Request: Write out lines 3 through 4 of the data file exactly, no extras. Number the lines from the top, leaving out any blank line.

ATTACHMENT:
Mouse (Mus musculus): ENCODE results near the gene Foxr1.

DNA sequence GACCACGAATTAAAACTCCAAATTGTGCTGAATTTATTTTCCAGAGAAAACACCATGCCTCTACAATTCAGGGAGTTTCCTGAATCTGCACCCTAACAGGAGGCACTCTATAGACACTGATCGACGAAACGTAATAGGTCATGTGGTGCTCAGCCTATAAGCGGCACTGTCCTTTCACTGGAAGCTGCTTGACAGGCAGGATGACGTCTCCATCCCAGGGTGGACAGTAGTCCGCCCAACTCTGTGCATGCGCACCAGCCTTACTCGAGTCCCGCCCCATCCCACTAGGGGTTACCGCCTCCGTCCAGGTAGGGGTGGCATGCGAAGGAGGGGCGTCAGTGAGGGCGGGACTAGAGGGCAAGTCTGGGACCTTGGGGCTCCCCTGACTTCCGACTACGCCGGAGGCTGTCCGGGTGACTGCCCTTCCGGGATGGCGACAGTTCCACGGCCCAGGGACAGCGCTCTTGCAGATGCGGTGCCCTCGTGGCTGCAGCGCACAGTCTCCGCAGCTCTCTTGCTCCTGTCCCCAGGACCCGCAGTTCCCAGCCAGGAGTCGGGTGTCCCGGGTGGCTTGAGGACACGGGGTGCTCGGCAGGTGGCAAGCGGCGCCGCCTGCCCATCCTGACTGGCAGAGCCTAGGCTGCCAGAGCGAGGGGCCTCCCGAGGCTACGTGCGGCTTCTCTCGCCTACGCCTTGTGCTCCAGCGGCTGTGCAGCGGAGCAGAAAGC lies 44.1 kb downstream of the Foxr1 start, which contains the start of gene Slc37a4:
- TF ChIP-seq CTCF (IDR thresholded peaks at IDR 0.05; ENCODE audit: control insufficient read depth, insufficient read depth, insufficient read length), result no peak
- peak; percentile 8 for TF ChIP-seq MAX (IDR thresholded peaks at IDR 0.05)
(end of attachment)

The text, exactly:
- TF ChIP-seq CTCF (IDR thresholded peaks at IDR 0.05; ENCODE audit: control insufficient read depth, insufficient read depth, insufficient read length), result no peak
- peak; percentile 8 for TF ChIP-seq MAX (IDR thresholded peaks at IDR 0.05)